Golf course architect Jeffrey Brauer has been hired by the city of North Richland Hills in Texas, to renovate its municipal Iron Horse golf course.
“The primary focus of the project at Iron Horse will be on correcting the situations of too little and too much water on the course, respectively,” said Brauer, who can make the short trip from his adopted home in the Dallas-Fort Worth metroplex. “New irrigation for the entire course will be plotted and installed to satisfy the main issue – it is the first priority.”
The 18-hole public facility was designed by Dick Phelps and opened in 1988. It was built in a floodplain and runoff from the growth in urban development has increased.
“We will address the track’s lowest lying fairways to counter its battle with periodic flooding that has forced the course to be out of play a few times a year,” said Brauer. “Elevating the lowest lying fairways for more flood protection and increasing surface pitch for better drainage will be nearly as important.”
A few greens and most bunkers have also been negatively impacted by flooding and will be renovated or removed. Topsoil will also be replaced in areas where fast flowing waters have worn it off.
“The course was built for the city of North Richland Hills by a management company, who prided themselves on being able to build cheaply,” said Brauer. “In reality, they didn’t value engineer anything, they just left things out. An extra US$300,000 in 1989 would have probably reduced the need to spend US$3 million in 2019 to add what was left out in terms of drainage, flood control, and irrigation coverage.”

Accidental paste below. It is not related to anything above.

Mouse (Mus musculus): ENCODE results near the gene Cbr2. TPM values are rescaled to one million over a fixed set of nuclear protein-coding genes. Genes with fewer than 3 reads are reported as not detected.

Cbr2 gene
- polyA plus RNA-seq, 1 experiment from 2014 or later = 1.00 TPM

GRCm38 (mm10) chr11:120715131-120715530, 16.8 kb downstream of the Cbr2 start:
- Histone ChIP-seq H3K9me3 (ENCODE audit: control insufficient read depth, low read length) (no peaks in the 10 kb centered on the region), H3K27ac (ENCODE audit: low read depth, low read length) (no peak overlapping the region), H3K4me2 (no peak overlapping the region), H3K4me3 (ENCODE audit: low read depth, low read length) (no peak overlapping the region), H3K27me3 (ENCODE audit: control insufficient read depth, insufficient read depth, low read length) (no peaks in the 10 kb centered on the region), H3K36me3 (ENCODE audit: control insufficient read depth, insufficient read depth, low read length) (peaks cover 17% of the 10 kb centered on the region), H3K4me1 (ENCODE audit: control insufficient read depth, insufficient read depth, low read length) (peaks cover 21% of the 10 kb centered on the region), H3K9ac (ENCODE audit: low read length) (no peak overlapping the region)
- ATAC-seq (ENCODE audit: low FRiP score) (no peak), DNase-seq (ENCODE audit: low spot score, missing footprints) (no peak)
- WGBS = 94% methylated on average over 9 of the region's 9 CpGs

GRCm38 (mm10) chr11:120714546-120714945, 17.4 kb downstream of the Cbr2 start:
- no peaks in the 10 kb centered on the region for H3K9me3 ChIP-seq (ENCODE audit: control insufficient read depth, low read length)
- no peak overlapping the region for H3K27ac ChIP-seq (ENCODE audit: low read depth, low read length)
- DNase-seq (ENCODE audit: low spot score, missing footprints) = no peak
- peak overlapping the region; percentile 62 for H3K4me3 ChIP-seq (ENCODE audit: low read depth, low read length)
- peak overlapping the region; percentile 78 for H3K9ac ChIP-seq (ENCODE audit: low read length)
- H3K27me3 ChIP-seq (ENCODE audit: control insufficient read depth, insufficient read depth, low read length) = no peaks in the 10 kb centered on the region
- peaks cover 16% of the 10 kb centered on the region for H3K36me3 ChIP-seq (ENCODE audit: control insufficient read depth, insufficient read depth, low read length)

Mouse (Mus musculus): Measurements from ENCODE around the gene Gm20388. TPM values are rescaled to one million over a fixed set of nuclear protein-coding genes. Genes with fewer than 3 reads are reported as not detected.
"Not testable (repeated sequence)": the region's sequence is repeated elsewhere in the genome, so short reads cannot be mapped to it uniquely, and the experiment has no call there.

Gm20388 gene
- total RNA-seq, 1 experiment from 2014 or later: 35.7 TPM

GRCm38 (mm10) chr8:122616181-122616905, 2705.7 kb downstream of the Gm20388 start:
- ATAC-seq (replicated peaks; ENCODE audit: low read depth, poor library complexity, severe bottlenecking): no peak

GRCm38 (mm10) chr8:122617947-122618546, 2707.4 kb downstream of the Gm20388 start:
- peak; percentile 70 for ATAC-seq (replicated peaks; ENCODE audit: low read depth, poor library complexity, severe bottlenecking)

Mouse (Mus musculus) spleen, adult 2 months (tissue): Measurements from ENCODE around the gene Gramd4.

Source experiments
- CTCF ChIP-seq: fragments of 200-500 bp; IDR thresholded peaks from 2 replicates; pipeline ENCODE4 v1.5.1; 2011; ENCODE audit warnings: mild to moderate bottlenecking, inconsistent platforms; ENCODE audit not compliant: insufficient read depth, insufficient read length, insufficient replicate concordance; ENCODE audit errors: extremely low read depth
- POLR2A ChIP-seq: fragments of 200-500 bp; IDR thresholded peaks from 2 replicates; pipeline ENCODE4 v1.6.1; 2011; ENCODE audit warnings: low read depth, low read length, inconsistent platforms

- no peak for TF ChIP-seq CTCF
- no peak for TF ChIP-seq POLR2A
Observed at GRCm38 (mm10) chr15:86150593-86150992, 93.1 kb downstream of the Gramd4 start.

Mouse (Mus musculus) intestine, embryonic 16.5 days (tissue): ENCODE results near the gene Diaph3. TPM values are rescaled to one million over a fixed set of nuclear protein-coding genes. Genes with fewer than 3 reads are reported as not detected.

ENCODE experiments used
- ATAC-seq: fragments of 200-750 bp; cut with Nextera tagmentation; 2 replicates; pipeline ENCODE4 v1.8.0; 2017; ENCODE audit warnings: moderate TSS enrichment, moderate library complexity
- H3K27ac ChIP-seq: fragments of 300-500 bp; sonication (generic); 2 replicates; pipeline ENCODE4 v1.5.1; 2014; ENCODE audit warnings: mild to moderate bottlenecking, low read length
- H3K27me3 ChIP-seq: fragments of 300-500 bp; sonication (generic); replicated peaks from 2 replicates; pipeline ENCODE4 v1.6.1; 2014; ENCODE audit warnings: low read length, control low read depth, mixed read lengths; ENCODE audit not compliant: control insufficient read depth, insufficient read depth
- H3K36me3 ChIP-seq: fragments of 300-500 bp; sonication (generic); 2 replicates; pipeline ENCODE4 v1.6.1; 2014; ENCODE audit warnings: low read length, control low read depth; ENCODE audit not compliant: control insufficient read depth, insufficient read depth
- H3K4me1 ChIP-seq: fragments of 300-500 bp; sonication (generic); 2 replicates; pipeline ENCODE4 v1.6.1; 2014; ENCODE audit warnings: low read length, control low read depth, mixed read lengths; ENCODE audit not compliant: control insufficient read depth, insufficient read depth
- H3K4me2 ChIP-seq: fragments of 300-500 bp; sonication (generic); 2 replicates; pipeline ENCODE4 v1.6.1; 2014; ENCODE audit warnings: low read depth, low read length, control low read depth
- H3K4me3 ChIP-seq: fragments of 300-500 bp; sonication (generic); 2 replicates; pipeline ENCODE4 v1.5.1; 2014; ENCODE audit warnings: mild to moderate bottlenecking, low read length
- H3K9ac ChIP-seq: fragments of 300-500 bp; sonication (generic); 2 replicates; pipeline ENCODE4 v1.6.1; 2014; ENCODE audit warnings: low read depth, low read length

Brauer also seeks to open up playing corridors. “Iron Horse is a very solid and well-liked golf course overall, but if there is a complaint from golfers it has been the narrowness of the play corridors. Those issues will be addressed in the renovation as we create increased playability and a more open course.”
Plans should be finished by early autumn with construction expected to start by the end of the year, so grassing can occur at a peak time of May-June 2020 to best assure an October reopening.
“This project is a great example of a targeted renovation, fixing the most important problems without doing a total redo,” said Brauer. “I believe it will be the model for public course renovations moving forward.
“For a while, total renovations seemed to make sense, as those who did them experienced greater revenues to offset costs. With more and more re-branded golf courses, it doesn’t seem like spending more leads to more revenues, and it is wise to fix what is broken, what customers complain about, and let the original design – in this case, a nice Dick Phelps 1980s era public design – be the best it can be. Besides, unlike most courses these days, play isn’t down – well, a bit, but still playing 45,000 rounds – so putting a new design stamp on it doesn’t seem necessary.”
Vickie Loftice, managing director of community services, and Joe Pack, senior park planner, will oversee the project for the city.
“Jeff is well known for being able to supply a lot of ‘bang for the buck’ in municipal renovations, which was one of our key considerations in selecting his firm over others who were interested in our project,” said Loftice. “This is a situation where things may need to change some over the course of the renovation and, in his previous work, Jeff has shown an ability to adapt his ideas, his plans and his focus as needed – and that was important for us.”
Brauer’s firm GolfScapes has retained EC Design Group for irrigation design, while Halff Associates will provide hydraulic studies that will allow permitting under current regulatory processes. The course is managed by Arcis Golf, who will also provide agronomic consulting. Long-time golf course superintendent Kevin Ramsey will provide local insight to Brauer and his team.